MR. NELSON: Yeah, they'll both be, ex post facto. So, I liked what I saw, Doug liked what he heard, and he hired me on the spot. And I said, “Well, I've got to go back to Tallahassee. I've got to finish up my academic program and I've got to finish my thesis. I've got to take my oral exams and get my master's degree. I've got a couple of cases pending that are on appeal, and I've got to transfer any case work and clients, and we'll be out around the first of the year.” He said, “That'll be fine.” So, I went back to Tallahassee. Andrea and I packed all of our stuff. Went down to say goodbye to a bunch of our friends in the Florida Keys and her parents, who were living on the Gulf Coast, and off we came. First, we went to my sister's, who's a long-time resident of Salina, Kansas. We stayed -- spent the holidays with her and the family. Came up to Utica and crashed with Doug and Louise in their home in Utica, and commuted every morning to Lincoln to look for a place to stay and get settled in. So, I actually went on the payroll the very first working day of 1970. That was election year. The then governor, incumbent Norbert Tiemann, was running in the republican primary against Clifton Batchelder, a rather spirited partisan primary. An awful lot of our friends who were democrats had changed their party registration so they could vote for Nobby Tiemann in the republican primary. And in all of 1970, I made a lot of friends and my job was to work on regional government efforts that Doug was promoting at the time, as was Governor Tiemann. Doug didn't like to fly around with the governor a lot, so when Nobby held his town hall meetings, I was assigned the task of going on the road with other department heads to tell the story of state government with Governor Tiemann in municipal auditoriums or legion clubs, or wherever we had these town hall meetings. And the governor and I got to meet each other and work together as a result of that travel together. I didn't really become acquainted with soon-to-become Governor Exon, but I did know a lot of the people who were working on his campaign. And because Andrea and I were democrats and because we were odd immigrants to Nebraska, being democrats from the south, we went to a number of party activities and got introduced to people who were active in the Democratic Party and some who were very active in the Jim Exon campaign. I watched from a distance the primary where Jim Exon was running against Jules Burbach, a state senator from Crofton, Nebraska, and I noticed that it seemed to me that Candidate Jim Exon was less than enthusiastic about this new concept of consolidating natural resource regional and local agencies, and to this new approach called the Nebraska Natural Resources District. And I noticed that the Exon tribe generally was surrounded by people that I knew from a long-time project in irrigation and electric production that most old-timers still refer to as Tri-County. Now the more modern name is the accurate name, Central Nebraska Public Power and Irrigation District. So, I poked around and I found out, as a result of my research, that most of the Exon tribe had their admiration for this new natural resources commission and Governor Tiemann effort called Consolidation of Natural Resources Agencies. So, I kept my ear to the ground and I kept learning, and I kept watching what was going on. I think, if I recall correctly, that Jules Burbach's campaign manager was later to become State Senator Bill Harris and then, later, the Mayor of the City of Lincoln. I also knew that the Harris tribe in McCook, Nebraska, generally, and particularly the publisher, Alan Strong (phonetic), was no great fan of Governor Norbert Tiemann. There had developed a little dust-up between the governor and the powers that be in McCook, and the governor had made a few unkind references to McCook, Nebraska, and Red Willow County that I think referred it to a body part of the lower extremity. So, they were not happy with him and he was perfectly happy to go on about his business pursuing his efforts. And I -- if I recall correctly, the Tri-County slash Central Nebraska folks were less than enthusiastic about this concept and a lot of Jim Exon's campaign advice, and later advice to his natural resources and his state government in general, came from Phelps County in Holdrege, Nebraska, which is the home base of Tri-County slash Central Nebraska. He was also very close to a lot of the democrats in Hastings, Nebraska. Hastings is the county seat for Adams County, Nebraska, which originally, under the Tri-County plan, was to be the eastern county member of Tri-County. And so, there was still a lot of good-will within the Exon camp and the Adams County supporters of his candidacy to the extent that I often felt that some of his Adams County supports were not going out of their way to compliment this effort that Governor Tiemann was pushing to consolidate natural resources agencies of all types into districts. Low and behold, Jim Exon beats Jules Burbach and subsequently beats Governor Norbert Tiemann, the incumbent. Well, in our office, the State Office of Planning and Programming, the director's appointed by the governor because, under the law that was passed, it was the governor who was the state planning officer and so technically all of us in the employment in the office, the State Office of Planning and Programming, were direct employees of the governor. So, we all wondered what was going to happen, except for Doug Bereuter. He knew, of course, he was a goner so he diplomatically resigned his position. And because I had gotten to know a number of the people in the incoming Exon administration, they began to talk to me about the possibility of taking over the leadership of the State Office of Planning and Programming since Doug Bereuter had resigned. We later struck a deal that, because I really did not know Governor Exon, he did not know me personally, the best course of action I suggested was one he liked, which was, I would get appointed as the acting director, we'd have a shakedown cruise, he'd look me over, I'd look him over, and if things worked out then he could appoint me as the permanent head of the State Office of Planning and Programming, but if he didn't like what he saw or I didn't think I was compatible with what he wanted to do, we could go our separate ways and he could appoint someone else. Well, sort of mid-year that year, 1970, he called me in the office and said, “I like what I see. If you like what you see, let's make it permanent,” and it was. The state law authorizing the formation of the natural resources district system was passed in, I recall, in 196- --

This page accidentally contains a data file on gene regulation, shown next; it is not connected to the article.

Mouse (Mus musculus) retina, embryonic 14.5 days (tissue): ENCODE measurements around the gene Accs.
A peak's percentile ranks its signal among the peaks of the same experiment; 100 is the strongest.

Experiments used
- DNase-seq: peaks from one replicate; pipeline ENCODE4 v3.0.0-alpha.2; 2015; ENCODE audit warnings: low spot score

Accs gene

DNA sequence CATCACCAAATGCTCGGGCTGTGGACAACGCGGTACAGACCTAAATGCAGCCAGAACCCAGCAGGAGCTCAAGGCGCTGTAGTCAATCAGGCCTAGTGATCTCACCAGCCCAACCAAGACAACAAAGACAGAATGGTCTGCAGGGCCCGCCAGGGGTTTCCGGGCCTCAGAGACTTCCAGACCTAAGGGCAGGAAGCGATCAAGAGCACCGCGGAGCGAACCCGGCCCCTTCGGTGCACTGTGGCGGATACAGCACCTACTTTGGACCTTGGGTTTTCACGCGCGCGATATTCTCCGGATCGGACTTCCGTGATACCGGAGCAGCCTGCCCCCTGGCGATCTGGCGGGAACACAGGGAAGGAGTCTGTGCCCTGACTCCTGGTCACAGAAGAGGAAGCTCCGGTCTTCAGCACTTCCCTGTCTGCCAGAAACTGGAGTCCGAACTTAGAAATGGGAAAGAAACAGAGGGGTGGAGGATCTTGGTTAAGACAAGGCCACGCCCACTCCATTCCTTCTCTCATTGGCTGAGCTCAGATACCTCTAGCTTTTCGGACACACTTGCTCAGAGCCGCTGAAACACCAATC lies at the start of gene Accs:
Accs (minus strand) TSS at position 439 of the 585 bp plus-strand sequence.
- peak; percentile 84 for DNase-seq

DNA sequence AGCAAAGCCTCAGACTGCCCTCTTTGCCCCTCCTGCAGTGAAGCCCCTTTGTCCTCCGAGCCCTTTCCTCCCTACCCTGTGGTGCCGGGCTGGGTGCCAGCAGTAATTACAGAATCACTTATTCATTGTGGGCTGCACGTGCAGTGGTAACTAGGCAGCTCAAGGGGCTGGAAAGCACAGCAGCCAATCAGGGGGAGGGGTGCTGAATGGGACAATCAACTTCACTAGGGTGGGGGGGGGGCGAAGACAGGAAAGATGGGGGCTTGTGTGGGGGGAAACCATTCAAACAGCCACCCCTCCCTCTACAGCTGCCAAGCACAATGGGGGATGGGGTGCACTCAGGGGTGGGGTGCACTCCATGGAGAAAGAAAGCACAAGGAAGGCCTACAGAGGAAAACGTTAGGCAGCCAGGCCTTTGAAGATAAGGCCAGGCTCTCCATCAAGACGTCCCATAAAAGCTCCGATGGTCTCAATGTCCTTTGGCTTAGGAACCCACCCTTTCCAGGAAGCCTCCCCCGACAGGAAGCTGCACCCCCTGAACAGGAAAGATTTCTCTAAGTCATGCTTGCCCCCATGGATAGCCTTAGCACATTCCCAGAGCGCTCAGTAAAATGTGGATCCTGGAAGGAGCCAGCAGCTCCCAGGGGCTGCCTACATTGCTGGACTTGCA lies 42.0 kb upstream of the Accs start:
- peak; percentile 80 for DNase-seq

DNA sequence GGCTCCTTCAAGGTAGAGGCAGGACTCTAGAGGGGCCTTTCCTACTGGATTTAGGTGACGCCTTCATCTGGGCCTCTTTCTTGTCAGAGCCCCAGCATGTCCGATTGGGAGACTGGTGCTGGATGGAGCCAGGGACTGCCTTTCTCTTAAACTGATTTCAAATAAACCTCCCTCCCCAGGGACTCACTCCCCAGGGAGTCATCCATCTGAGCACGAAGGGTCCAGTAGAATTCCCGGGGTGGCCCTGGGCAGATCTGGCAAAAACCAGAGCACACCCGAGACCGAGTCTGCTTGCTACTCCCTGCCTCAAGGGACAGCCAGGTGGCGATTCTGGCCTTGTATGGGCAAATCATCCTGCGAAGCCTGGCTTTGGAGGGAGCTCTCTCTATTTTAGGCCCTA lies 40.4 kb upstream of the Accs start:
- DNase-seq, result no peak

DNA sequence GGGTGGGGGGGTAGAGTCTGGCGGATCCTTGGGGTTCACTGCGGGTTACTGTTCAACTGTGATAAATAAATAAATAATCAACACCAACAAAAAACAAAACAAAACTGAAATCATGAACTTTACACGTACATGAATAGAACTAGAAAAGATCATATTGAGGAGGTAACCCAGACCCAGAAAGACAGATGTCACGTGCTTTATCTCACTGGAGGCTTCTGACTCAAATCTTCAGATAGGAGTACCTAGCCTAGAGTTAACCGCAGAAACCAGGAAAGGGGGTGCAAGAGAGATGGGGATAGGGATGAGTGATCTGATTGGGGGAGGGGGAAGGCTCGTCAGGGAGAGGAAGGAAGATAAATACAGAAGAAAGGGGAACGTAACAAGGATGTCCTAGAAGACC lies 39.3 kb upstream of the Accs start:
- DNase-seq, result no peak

MR. WILLIAMSON: Seven.